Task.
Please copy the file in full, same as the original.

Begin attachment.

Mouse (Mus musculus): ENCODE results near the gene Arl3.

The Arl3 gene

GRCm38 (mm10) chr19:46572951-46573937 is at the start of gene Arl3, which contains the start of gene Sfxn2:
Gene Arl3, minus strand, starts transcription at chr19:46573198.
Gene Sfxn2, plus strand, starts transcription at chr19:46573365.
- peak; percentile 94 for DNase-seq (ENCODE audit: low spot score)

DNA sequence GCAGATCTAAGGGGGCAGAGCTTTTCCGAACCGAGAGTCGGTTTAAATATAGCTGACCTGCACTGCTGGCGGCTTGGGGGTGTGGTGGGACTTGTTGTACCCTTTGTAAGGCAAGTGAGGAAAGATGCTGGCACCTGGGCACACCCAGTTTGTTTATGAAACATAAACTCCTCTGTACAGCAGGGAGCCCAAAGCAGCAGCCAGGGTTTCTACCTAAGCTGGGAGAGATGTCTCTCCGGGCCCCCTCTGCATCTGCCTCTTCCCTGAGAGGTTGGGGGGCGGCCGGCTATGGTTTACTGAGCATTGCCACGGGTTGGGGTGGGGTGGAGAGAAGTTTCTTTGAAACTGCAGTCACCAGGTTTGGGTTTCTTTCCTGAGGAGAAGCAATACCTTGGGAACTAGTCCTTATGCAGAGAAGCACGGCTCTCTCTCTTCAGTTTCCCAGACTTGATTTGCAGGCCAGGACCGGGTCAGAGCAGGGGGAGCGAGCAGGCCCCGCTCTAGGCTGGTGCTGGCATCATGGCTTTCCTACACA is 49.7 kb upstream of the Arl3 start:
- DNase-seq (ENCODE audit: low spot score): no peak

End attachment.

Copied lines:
Mouse (Mus musculus): ENCODE results near the gene Arl3.

The Arl3 gene

GRCm38 (mm10) chr19:46572951-46573937 is at the start of gene Arl3, which contains the start of gene Sfxn2:
Gene Arl3, minus strand, starts transcription at chr19:46573198.
Gene Sfxn2, plus strand, starts transcription at chr19:46573365.
- peak; percentile 94 for DNase-seq (ENCODE audit: low spot score)

DNA sequence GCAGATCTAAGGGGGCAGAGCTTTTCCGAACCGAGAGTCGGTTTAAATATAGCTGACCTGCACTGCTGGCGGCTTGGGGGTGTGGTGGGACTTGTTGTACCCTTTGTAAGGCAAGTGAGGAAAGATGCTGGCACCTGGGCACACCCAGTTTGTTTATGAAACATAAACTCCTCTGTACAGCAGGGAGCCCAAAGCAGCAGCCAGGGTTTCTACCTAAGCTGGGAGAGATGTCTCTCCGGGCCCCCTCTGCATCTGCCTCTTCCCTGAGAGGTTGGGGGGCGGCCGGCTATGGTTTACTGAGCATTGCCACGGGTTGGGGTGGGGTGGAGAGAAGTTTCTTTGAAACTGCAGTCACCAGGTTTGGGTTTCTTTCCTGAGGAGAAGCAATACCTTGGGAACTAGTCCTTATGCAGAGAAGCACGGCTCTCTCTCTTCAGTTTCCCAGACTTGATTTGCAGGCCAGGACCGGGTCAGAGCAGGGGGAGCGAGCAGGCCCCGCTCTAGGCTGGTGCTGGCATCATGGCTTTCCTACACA is 49.7 kb upstream of the Arl3 start:
- DNase-seq (ENCODE audit: low spot score): no peak